The frustration of one moderate Republican House member boiled over today, with Ohio Rep. Steve LaTourette making a surprise retirement announcement.
The 58-year-old LaTourette, who won his seat in the GOP tide of 1994, has separated himself from his party with his friendliness to unions and willingness to at least consider the possibility that increasing tax revenue could actually be constructive. By National Journal’s measure, he’s the second most liberal of the 241 Republicans currently serving in the House. In explaining his retirement this morning, LaTourette said that “the atmosphere today no longer encourages the finding of common ground.”
“For a long time, words like ‘compromise’ have been like dirty words,” he said. “I always believed that the art of being a legislator is finding common ground.”
There is speculation that LaTourette’s move, which comes long after Ohio’s primary and will allow local GOP leaders to choose a replacement candidate, was the result of a dispute over committee assignments in the next Congress – specifically, his apparent desire to lead the influential Labor-HHS Appropriations subcommittee. If this is true (and LaTourette denied it in his press conference), it would be noteworthy because of LaTourette’s long-standing friendship with Speaker John Boehner. It might signal a breach in their relationship, but it could also be another indication of Boehner’s weakness as speaker – the idea being that he didn’t want to risk backlash from conservative members by handing his pro-union friend the gavel for a committee that deals with labor issues.
LaTourette’s move comes as another House Republican is making news for telling a local paper that the GOP’s national image is too extreme.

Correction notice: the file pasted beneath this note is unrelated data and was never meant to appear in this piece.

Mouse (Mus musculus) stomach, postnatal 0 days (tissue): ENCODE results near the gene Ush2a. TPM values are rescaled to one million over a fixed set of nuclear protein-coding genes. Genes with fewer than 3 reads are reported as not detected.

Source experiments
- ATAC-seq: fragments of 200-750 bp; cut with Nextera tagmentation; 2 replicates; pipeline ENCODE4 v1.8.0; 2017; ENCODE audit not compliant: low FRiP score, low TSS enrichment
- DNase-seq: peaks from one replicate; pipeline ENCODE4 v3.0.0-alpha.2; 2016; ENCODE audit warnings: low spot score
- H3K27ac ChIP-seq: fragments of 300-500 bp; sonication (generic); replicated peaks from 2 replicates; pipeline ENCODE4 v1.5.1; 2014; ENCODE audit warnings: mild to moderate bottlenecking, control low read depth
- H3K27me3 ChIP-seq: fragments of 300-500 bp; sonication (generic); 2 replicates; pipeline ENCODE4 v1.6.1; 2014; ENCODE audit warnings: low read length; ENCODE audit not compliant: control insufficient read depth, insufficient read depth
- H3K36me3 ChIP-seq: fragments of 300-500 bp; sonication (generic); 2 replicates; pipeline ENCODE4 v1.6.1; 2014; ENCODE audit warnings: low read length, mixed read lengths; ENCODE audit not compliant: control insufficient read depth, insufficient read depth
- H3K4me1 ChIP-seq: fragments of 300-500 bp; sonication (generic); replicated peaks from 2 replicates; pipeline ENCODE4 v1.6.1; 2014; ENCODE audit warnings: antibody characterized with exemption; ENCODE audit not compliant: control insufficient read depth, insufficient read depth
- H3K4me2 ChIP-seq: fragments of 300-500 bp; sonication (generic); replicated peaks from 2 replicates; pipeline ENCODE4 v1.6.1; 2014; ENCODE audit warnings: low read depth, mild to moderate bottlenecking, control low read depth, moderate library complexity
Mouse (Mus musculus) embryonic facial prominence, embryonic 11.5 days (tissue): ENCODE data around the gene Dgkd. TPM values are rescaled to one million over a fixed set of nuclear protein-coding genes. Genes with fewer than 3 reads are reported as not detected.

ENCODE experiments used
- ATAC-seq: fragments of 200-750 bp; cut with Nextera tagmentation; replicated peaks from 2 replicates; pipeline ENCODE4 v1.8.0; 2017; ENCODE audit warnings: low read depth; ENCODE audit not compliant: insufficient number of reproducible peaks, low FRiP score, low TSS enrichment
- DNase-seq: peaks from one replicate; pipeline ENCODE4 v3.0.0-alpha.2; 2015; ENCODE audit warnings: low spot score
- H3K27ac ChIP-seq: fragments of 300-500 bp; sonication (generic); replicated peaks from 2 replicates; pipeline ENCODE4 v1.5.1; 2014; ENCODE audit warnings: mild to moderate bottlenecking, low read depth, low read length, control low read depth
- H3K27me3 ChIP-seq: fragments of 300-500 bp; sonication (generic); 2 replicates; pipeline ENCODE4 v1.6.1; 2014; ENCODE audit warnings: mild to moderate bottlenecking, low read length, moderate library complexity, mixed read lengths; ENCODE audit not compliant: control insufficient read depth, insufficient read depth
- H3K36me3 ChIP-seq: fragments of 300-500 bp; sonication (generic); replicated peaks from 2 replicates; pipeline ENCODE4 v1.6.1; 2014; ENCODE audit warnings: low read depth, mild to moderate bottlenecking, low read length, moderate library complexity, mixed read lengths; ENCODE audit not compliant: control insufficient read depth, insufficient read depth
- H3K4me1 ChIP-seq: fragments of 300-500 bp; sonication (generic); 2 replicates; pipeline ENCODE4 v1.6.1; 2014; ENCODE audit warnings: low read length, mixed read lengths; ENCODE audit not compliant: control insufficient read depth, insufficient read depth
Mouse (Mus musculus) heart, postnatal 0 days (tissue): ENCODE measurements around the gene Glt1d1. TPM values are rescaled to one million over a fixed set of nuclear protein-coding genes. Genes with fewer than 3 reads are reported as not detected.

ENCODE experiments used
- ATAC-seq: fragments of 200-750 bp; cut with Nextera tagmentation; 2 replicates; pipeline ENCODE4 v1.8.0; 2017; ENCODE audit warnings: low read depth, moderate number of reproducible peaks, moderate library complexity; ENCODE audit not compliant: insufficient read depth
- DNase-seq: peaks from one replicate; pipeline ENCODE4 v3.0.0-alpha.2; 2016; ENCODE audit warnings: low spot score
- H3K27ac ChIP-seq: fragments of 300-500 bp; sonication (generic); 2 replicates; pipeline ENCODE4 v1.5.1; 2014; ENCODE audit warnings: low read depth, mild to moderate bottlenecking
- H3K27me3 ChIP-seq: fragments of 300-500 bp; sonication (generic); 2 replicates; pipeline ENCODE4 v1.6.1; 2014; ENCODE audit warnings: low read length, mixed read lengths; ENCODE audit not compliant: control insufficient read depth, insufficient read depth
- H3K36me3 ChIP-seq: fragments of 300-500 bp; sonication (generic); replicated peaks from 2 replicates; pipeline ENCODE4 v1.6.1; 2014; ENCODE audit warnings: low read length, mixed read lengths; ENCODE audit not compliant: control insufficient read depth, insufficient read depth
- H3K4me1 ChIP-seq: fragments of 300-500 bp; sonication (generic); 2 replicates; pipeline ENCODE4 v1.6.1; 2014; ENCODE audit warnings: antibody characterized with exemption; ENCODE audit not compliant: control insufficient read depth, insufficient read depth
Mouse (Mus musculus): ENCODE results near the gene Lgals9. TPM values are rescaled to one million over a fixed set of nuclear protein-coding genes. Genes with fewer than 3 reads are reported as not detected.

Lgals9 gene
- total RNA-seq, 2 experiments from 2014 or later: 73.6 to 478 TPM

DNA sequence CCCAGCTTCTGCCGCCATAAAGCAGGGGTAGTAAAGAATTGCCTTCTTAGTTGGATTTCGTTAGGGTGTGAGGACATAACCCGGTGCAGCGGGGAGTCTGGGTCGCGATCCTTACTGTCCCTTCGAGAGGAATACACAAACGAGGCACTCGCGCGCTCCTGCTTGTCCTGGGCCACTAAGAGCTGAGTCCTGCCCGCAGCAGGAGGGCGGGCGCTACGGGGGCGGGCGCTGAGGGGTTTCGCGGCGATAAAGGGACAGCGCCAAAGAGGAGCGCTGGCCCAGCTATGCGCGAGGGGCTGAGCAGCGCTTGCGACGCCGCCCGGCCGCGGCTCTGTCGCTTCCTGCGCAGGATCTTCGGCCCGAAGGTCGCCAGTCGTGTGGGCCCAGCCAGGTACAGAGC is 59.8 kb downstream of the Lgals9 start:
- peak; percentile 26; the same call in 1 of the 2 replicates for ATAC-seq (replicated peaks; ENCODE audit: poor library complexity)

“I have to say that I’m frustrated by how much we — I mean the Republican Party — are willing to give deferential treatment to our extremes in this moment in history,” Richard Hanna, a freshman from upstate New York, told the (Syracuse) Post-Standard.
Hanna unseated a Democrat to win his seat in 2010, and while he’s in a fairly strong position to win a second term this fall, he’s faced headaches on the right throughout his term, including a primary challenge this spring from a Tea Party-aligned opponent.
Another moderate Republican, Pennsylvania’s Todd Platts, announced earlier this year that he’s retiring after six terms.
There are two ways to look at developments like this. One is that moderate Republicans, who have cowered in fear of Tea Party-backed primary challenges in the Obama era, are finally beginning to speak up and vent their frustrations, and that they might yet be able to rein in some of their conservative colleagues’ politically suicidal instincts.
The other way of looking at it, though, is that the very few genuine Republican moderates who are left on Capitol Hill are simply waking up to reality and realizing there’s not much of a home for them in today’s GOP. This may be the safer assumption. After all, LaTourette and Platts are both leaving, and while Hanna will probably be back next year, his outburst would probably have more serious consequences if he didn’t hail from the Northeast, where the Republican electorate tends to be more moderate in the first place. To most Republican House members, the threat of a primary challenge from the right – not a general election challenge from a Democrat – remains the top political concern.